With its drooping panicles of pastel blossoms, draping old porches or arbors, wisteria has always seemed like one of those romantic and beautiful plants no garden should do without. I've never had one... until this year.
Last spring, I planted a small wisteria vine I bought from a local nursery, and planted it next to our latticed fence, near the front gate. Already, in my mind's eye, it has grown to cover the fence, to hang its long pendants of sweet-pea like flowers over the entrance to our yard.
In real life, it's only about three feet tall, but it's reaching out and up, starting to climb up the fence. It even has put forth one small panicle of lavender blooms.
There are eight to ten species of wisteria available, but four are the most readily found in nurseries.The most familiar ones are the two Asiatic species.
Chinese wisteria (Wisteria sinensis) has lilac-blue flowers in foot long racemes in May, blooming just before the compound leaves emerge. It is the strongest climber of all the wisterias, and can easily reach 100 feet.
Japanese wisteria (W. floribunda) is more fragrant than the Chinese variety. The flowers appear with the leaves, with clusters of flowers up to 2 feet long. The Japanese wisteria can be found in three main cultivar colors - ivory, reddish-violet, or pink.
Both these Asiatic wisterias grow quickly and agressively. The vines will grow thick and gnarled in time, and need a very strong support.
Native American species
Two native American wisteria species are good choices for southern gardens.
W. fructescens is native from Virginia to Florida, and west to Texas. It has much shorter flower racemes - 2 - 5 inches long, and smaller leaves. W. macrostachya is native to Kentucky and the Mississippo valley. It's lilac-purple blooms are the latest flowering. Both of these vines are less rampant, and generally will bloom faster than the Asiatic varieties.
Young plants may need a good steady supply of water, but mature specimens can be quite drought-tolerant. The vines will grow in many soil types. Because they, like legumes, produce nitrogen, the soil doesn't need to be rich. They do best in full sun.
Stake your young plants until they are established, and can be attached to a permanent support. Because of their vigorous growth and climbing habits, you'll have to find the right site for wisteria. It will require a sturdy trellis, an arbor, or a pergola for support. It is possible to train wisteria like a tree, but they will have to be carefully pruned and trained.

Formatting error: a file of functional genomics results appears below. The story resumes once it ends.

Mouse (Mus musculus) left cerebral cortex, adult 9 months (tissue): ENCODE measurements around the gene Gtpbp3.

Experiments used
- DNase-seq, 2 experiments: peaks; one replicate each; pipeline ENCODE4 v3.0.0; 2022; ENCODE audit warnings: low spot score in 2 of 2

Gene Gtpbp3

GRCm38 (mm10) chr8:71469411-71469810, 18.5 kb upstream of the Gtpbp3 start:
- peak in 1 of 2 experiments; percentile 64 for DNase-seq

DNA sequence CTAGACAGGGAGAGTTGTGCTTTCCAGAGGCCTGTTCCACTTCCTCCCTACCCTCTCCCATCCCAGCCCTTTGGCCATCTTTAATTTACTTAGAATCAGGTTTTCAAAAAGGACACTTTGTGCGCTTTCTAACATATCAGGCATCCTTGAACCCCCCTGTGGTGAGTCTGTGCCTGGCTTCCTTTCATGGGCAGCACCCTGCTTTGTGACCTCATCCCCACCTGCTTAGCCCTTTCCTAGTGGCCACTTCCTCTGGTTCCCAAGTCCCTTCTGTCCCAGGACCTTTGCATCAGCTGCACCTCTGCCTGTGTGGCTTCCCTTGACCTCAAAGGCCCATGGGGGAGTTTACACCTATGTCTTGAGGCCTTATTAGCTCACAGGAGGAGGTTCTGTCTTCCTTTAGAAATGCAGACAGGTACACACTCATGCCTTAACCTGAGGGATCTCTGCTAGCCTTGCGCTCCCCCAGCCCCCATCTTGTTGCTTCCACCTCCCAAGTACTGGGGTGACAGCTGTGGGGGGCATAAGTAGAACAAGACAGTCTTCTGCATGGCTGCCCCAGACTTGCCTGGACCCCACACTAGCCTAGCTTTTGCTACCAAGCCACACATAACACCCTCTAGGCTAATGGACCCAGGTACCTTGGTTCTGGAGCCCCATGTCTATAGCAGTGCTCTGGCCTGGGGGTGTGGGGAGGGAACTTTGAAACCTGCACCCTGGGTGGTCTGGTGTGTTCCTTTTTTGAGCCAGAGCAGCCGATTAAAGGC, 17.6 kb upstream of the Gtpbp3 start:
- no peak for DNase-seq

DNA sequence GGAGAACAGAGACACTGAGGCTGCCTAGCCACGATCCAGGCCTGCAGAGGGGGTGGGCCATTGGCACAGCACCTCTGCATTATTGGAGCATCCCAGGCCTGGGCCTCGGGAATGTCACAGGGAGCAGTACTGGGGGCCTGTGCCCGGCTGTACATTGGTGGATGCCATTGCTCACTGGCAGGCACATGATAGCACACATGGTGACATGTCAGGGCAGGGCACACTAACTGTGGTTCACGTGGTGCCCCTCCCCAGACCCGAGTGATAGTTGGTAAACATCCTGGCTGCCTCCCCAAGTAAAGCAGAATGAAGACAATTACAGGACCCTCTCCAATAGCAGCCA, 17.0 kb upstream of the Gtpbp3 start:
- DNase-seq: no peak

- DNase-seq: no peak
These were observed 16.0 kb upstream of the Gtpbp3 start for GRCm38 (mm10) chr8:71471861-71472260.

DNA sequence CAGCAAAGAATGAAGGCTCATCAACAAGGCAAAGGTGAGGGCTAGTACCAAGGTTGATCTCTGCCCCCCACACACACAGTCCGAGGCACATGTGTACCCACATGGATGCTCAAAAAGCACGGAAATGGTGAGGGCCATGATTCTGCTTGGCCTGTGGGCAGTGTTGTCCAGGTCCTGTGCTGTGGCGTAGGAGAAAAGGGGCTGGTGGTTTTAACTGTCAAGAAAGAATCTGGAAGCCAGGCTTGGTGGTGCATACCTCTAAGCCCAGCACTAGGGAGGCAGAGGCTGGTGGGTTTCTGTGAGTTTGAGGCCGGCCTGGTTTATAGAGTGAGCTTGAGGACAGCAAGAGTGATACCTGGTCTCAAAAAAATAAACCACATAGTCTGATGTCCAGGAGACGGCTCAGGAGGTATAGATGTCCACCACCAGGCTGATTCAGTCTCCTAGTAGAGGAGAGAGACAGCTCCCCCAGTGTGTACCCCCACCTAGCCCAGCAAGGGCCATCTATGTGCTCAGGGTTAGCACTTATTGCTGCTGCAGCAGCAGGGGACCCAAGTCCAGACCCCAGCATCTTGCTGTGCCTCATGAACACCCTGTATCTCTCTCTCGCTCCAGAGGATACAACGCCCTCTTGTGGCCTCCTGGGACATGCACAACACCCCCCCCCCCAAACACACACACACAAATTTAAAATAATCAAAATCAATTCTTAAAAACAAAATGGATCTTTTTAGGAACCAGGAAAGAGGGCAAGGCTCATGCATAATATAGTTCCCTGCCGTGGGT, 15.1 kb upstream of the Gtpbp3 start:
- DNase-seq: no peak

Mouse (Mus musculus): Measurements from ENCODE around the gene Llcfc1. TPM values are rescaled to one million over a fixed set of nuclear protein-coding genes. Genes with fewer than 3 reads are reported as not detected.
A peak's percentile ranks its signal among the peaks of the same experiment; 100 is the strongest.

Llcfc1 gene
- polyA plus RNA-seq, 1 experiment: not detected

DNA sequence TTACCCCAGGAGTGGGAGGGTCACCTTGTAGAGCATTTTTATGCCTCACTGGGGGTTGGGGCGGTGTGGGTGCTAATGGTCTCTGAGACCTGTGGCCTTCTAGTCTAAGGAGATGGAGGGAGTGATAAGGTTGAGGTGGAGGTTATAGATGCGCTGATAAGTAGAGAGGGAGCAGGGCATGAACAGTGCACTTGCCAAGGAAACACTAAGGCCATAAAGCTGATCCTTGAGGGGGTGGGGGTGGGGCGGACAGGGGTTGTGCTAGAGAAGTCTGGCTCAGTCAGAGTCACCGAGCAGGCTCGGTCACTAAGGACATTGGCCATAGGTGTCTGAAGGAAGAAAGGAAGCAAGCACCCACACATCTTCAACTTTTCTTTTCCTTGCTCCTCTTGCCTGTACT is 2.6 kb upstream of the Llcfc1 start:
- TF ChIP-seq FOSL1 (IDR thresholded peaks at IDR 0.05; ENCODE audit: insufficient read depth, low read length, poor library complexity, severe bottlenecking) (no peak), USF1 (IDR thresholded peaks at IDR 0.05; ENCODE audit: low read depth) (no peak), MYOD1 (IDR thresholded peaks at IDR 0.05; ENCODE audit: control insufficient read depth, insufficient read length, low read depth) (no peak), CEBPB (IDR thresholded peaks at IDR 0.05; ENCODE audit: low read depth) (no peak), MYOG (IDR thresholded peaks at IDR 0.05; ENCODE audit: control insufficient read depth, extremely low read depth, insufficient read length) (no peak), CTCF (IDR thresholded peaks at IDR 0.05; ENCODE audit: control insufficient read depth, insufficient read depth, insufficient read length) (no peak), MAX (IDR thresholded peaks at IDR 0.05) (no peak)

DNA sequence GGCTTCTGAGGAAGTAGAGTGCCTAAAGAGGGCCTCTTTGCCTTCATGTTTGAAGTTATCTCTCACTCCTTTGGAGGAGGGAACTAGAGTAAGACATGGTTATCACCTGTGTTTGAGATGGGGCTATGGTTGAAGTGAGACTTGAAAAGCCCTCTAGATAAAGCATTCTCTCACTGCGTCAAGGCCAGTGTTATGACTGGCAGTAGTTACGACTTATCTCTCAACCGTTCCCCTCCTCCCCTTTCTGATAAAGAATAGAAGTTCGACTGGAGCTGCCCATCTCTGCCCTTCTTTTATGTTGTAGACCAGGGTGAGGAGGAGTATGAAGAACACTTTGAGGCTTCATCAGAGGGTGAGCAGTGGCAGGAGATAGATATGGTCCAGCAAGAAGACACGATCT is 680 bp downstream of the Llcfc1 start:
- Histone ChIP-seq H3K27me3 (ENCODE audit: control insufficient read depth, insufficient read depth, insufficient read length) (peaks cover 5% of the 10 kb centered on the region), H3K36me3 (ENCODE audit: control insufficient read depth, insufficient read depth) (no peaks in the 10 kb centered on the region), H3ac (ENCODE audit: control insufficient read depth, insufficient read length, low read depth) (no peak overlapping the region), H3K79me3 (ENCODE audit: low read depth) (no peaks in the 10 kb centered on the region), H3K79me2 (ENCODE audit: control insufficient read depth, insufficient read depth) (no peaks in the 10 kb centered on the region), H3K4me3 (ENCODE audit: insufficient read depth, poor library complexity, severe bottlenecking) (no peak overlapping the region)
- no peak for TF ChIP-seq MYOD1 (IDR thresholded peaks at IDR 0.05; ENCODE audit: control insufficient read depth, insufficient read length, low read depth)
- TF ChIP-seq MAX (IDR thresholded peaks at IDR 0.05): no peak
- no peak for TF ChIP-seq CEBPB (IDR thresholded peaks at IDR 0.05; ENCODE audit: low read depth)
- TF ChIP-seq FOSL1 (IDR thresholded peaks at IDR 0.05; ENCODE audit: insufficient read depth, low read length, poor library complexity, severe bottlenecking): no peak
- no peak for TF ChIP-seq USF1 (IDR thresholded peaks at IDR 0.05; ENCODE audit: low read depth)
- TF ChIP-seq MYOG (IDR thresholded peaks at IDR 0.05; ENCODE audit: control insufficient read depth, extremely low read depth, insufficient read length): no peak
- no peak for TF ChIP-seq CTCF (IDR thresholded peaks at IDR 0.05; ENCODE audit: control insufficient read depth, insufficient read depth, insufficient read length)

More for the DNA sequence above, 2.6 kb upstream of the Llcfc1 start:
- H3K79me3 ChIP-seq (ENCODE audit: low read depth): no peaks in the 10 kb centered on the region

A Wisteria Bonsai
Pruning and Training for Bloom
The key to getting a wisteria to bloom is to have conditions less than favorable. If the soil is too nitrogen-rich, or it has too much water, it will grow well, foliage wise. However, if the roots are restricted, or nutrients depleted, the plant will switch to its reproductive stage, and bloom well. It is also possible to prune the roots, by using a spade to cut the more surface roots about 2 feet out from the main trunk.
You'd better be a 'hands-on' gardener if you want a wisteria in your yard. Pruning is necessary to direct and control the sometimes rampant growth. Prune it in the winter, leaving some of the last year's growth, as that's where the flowers form. If it gets too wild in summer, you can prune it, but don't over-do it. Too much pruning will encourage vegetative top growth.
Wisteria: A Comprehensive Guide
Wisteria require yearly care and control, but when planted in a good location with a sturdy support, a wisteria vine can be a lovely addition to the landscape.
There is no other flowering vine quite like it. In May, when the lavender blossoms cascade from the pergola or porch, and send out a soft fragrance in the air, you just may find yourself under the spell of this appealing and beautiful vine.
© 2009 Nicolette Goff
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